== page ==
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Unformatted text preview: a methods may also have expansions of this form.
c t j ::: p p<q
yt 1 The idea of extrapolation is to combine solutions ( j ) obtained with di erent
step sizes j , = 0 1 , so that successive terms of the error expansion (4.1.2) are
eliminated thus, resulting in a higher-order approximation. The process is commonly
called Richardson's extrapolation. Let us begin with a simple example.
Example 4.1.1. If solutions are smooth, the global error of either the forward or
backward Euler methods have series expansions of the form
zth h j ::: ( ) = ( )+ zth yt + c1 h 2 c2 h + ::: : Obtain two solutions at the same time using step sizes of
t ( z t h0 )= ( )+
yt c1 h0 + 2 c2 h0 + h0 and 2, i.e., h0 = ::: + 2 ( 0 )2 +
Subtracting these two equations, we eliminate ( ) and obtain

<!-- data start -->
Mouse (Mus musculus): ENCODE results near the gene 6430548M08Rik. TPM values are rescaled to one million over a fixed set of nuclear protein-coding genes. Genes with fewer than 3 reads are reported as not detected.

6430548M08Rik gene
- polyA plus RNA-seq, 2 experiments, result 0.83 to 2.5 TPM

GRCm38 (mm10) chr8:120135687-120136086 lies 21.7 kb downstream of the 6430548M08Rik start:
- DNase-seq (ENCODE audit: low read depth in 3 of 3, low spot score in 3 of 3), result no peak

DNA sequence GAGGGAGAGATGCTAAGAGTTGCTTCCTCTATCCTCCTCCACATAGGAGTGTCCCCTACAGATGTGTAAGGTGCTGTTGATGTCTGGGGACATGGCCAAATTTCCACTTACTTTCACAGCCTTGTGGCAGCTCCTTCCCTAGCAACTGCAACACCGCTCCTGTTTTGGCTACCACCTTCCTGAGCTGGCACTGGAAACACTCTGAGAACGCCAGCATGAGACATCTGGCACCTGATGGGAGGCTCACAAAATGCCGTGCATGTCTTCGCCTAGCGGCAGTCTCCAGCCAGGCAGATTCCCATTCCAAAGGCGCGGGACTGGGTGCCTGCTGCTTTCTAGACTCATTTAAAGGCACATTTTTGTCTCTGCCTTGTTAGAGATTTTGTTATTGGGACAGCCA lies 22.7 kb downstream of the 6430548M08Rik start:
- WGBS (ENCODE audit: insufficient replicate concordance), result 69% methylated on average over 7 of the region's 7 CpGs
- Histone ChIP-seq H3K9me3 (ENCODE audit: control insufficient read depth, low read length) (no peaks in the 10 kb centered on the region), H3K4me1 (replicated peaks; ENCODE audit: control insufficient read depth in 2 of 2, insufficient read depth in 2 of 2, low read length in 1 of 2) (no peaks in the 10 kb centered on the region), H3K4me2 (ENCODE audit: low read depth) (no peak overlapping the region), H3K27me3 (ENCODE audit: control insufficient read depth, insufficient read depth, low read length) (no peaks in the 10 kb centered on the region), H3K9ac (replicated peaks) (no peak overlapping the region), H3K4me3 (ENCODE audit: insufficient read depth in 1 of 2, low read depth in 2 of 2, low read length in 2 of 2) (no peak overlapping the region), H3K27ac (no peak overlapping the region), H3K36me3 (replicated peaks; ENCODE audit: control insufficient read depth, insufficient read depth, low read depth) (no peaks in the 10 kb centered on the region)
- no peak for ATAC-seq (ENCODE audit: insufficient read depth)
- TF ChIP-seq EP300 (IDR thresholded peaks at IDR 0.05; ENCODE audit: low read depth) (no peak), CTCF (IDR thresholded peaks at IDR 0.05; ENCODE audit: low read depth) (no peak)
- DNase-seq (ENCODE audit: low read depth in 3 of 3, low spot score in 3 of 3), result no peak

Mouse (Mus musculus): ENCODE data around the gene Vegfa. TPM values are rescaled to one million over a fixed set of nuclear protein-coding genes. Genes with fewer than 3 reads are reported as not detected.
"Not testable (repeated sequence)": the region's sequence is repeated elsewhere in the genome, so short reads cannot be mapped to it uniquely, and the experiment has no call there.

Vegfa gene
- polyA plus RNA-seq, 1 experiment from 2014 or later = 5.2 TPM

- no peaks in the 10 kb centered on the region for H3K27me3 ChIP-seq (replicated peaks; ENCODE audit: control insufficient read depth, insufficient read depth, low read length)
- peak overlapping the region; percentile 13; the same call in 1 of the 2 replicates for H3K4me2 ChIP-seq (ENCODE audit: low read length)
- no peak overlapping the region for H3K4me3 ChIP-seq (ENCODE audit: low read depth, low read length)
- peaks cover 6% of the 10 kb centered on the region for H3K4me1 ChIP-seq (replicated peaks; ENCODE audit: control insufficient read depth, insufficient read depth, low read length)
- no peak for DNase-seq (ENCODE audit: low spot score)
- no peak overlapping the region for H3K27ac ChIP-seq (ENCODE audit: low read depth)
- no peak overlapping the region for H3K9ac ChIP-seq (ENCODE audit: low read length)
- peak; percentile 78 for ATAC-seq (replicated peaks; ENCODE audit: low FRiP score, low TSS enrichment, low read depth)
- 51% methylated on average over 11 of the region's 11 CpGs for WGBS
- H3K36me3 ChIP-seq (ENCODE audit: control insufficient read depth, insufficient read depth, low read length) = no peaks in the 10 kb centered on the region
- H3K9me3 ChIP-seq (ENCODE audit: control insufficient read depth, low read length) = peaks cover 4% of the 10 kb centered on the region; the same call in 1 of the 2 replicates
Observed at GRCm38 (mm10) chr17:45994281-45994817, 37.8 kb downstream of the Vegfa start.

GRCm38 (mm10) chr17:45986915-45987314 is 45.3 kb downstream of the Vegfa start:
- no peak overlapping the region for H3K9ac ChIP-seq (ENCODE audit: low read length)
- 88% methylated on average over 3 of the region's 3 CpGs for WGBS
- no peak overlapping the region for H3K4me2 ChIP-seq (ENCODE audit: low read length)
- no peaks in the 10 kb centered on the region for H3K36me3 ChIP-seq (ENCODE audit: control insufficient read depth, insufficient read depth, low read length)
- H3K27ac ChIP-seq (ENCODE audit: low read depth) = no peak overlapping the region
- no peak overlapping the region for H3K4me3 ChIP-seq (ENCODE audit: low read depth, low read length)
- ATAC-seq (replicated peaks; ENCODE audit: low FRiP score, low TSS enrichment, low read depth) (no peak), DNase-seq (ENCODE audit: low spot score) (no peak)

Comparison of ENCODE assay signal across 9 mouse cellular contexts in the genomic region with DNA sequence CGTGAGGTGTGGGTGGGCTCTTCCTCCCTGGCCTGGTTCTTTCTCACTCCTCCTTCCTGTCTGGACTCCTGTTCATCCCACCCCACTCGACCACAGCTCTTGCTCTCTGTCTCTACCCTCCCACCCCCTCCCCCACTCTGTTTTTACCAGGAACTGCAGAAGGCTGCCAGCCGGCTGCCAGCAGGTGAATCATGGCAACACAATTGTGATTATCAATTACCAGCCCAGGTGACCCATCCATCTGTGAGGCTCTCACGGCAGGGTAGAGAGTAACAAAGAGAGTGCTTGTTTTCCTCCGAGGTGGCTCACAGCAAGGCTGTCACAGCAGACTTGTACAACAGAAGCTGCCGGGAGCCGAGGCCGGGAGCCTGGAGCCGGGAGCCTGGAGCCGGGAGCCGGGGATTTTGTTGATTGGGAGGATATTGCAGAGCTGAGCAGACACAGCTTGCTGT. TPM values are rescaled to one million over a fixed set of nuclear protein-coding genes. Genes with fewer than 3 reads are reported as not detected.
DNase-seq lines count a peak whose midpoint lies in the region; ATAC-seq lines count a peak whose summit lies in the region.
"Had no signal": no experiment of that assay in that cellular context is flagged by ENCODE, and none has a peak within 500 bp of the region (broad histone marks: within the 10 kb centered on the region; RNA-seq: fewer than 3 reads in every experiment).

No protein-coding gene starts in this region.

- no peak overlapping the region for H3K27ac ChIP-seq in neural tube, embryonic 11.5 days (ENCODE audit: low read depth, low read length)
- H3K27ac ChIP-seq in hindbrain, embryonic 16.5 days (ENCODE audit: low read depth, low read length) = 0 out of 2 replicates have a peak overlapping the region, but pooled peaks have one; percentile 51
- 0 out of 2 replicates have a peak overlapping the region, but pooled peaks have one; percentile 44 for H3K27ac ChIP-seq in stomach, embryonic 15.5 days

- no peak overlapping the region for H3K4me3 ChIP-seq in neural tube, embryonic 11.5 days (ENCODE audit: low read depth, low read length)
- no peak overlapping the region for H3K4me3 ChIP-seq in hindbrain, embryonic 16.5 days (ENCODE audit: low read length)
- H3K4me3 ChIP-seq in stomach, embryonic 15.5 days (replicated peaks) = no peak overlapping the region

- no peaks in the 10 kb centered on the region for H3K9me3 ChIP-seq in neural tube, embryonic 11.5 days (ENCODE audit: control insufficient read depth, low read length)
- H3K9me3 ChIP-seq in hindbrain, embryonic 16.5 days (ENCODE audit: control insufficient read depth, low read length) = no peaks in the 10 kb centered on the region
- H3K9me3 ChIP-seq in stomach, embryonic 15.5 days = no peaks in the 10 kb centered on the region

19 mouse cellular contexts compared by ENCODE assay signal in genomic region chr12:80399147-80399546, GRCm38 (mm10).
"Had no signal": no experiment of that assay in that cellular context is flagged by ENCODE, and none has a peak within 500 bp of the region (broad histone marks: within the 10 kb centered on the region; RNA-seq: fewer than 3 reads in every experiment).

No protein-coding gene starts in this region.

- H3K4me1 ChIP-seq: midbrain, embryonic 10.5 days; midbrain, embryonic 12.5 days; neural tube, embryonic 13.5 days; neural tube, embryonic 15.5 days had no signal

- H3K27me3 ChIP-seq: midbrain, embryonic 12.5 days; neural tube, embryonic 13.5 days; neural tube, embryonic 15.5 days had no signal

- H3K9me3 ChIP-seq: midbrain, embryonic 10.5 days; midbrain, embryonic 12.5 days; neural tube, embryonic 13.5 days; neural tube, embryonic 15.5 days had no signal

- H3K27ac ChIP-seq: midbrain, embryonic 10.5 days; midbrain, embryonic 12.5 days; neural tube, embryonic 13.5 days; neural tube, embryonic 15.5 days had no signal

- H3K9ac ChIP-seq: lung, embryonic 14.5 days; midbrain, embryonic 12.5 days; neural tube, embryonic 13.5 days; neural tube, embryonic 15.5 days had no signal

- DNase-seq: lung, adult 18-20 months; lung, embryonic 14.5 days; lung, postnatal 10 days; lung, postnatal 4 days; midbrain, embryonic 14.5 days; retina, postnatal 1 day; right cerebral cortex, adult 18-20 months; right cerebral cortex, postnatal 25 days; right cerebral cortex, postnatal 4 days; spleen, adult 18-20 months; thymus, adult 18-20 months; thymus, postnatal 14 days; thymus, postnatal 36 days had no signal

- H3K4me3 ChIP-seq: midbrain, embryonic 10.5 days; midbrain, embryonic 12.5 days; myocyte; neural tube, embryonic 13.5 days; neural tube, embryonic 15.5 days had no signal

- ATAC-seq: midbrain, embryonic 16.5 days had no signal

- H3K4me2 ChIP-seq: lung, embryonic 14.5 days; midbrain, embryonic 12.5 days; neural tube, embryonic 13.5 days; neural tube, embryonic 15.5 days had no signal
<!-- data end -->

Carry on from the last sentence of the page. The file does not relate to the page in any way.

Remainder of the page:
= ( 0 ) ; ( 0 2) ; 342 2 +
The leading term of this expression furnishes a discretization error estimate of either
solution. Substituting the above expression into either of the two global error expansions
2 ( 0 2) ; ( 0 ) = ( ) ; 22 2 +
( z t h0 = 2) = ( ) +
yt c1 h0 c h ::: : yt ch zth zth= zth= zth yt c c h ::: : h ::: : Thus, 2 ( 0 2) ; ( 0 ) provides a higher-order ( ( 2)) approximation of ( ) than
either ( 0 ) or ( 0 2).
The same result can be obtained by approximating ( ) by a linear polyno...
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This document was uploaded on 03/16/2014 for the course CSCI 6820 at Rensselaer Polytechnic Institute.
- Spring '14